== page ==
Military units are organized for a purpose, but their missions can be modified. In the years that followed 9/11, we have done that with a unified purpose. In November 2009, I was assigned as the Program Executive Officer for Command, Control, Communication – Tactical (PEO C3T); one of 11 such organizations that provides Soldiers with the needed equipment to accomplish assigned missions. As needs developed in combat operations, such as greater communications throughput to push data over, we responded by developing the solution or procuring it from industry. Other needs arose and thus the cycle began of taking on tasks that came to us in non-linear ways (eg. from units in the field rather than being passed from higher headquarters). Faced with a large loss of talented personnel, it was apparent something had to give or we risked failing in our non-negotiable missions. A strong leadership team was essential to determining which tasks were critical and which could be terminated. Communication to the workforce became key to establishing clear intent – I was looking for opportunity to terminate WORK, not PEOPLE. No matter how unpopular it was to hear, the workforce had to know their future work could end up being different from what they had been doing. Change comes hard; transformational change harder. Thus, leaders need to be present, “all-in,” and transparent in their mission execution. If you don’t get the word out, others will make up a narrative for you. Thus began the process of analyzing our missions, functions, and tasks.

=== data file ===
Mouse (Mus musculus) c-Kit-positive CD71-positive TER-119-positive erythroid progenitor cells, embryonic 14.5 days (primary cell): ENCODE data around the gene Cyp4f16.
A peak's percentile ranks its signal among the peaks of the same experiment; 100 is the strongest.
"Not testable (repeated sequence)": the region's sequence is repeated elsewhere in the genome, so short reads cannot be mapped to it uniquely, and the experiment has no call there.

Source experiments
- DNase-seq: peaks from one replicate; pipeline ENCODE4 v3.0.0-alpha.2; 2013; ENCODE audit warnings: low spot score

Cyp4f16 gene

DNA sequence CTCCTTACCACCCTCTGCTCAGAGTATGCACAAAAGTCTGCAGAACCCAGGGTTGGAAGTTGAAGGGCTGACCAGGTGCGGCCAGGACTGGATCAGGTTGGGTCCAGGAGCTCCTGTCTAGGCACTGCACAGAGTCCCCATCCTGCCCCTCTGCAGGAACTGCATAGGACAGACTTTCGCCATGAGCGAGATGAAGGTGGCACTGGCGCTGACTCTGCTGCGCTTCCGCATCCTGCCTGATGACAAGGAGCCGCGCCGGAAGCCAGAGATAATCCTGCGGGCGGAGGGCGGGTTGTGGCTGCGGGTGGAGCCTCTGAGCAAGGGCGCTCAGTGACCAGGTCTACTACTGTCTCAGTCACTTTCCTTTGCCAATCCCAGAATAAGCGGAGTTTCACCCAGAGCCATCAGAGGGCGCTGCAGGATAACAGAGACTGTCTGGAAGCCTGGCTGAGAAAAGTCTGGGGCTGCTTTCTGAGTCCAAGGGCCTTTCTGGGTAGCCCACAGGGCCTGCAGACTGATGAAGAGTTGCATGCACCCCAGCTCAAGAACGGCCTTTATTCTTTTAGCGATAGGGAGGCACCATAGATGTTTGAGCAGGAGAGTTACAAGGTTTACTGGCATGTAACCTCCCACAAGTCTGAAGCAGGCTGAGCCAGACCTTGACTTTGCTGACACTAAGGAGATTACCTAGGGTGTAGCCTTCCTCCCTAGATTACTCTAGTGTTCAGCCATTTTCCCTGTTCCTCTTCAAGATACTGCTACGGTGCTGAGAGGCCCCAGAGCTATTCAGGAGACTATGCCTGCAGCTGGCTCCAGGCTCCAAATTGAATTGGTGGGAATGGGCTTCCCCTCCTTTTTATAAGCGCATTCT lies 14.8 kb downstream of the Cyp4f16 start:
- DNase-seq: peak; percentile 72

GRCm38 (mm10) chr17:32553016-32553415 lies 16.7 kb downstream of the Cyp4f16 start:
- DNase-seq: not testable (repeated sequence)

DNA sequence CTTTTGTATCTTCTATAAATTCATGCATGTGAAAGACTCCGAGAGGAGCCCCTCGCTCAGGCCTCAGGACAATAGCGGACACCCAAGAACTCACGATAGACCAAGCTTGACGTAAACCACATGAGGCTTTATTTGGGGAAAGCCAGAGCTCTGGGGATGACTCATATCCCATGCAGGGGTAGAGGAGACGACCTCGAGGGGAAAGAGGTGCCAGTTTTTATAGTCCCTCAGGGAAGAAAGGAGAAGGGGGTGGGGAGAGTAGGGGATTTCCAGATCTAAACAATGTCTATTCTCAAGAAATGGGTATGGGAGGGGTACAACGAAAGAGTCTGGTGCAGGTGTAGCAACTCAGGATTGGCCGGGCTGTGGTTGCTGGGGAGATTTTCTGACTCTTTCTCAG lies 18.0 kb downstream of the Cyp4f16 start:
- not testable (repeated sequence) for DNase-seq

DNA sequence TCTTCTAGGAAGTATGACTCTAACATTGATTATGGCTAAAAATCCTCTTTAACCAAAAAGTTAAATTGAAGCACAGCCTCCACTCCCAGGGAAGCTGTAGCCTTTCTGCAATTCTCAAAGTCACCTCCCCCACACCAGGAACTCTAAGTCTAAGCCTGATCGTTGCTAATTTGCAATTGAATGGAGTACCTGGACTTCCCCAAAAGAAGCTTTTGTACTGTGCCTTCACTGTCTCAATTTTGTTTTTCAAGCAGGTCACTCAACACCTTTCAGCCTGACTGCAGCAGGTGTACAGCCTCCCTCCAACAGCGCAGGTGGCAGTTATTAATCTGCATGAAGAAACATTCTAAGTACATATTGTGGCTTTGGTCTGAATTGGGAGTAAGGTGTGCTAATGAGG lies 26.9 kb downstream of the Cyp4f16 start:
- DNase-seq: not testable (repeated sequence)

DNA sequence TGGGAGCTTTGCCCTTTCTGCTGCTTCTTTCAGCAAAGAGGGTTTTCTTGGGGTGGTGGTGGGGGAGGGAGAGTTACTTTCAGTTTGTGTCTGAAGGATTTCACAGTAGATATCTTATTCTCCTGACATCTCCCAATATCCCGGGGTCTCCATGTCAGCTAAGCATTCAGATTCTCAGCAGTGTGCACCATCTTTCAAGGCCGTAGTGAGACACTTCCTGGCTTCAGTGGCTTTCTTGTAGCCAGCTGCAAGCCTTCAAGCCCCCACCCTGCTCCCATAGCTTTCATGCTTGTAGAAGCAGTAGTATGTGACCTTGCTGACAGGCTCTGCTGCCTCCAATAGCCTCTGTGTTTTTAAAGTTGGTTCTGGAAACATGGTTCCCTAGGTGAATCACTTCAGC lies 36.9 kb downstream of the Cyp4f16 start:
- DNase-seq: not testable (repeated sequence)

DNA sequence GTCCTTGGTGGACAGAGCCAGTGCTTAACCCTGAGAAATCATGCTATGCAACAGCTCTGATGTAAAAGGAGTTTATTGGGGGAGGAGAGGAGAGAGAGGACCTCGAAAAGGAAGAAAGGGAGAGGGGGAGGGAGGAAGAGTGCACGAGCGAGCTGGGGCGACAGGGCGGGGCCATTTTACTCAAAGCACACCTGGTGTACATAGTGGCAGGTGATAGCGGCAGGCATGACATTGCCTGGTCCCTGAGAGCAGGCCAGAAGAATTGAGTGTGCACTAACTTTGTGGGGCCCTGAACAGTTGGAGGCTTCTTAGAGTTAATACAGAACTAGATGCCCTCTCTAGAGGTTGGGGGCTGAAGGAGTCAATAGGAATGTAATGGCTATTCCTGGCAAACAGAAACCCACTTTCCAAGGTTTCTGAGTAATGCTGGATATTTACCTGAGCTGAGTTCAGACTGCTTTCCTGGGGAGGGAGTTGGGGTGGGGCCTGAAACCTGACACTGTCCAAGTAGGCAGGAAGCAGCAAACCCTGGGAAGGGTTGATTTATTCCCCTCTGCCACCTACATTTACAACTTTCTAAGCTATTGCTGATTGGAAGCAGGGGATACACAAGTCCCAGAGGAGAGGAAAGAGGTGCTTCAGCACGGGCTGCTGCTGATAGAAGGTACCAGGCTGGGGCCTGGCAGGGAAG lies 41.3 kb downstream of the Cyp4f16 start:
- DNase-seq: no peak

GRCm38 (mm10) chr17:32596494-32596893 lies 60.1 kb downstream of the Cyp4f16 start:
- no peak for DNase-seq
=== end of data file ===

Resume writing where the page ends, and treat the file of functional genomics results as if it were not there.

Mission: entails the tasks, together with the purpose, that clearly indicates the action to be taken and the reason therefore. It includes the 5 Ws: who, what, when, where, and why. Missions are typically passed from higher headquarters and are what an organization is directed to do. (JP-1, p. I-9)
Functions: are the purpose for which an organization is formed. It is a broad, general, and enduring role for which an organization is designed, equipped, and trained. (JP-1, p. I-9)
Tasks: are clearly defined actions or activities assigned to an individual or organization. It is a specific assignment that must be done as it is imposed by an appropriate authority. (JP-1, p. I-9)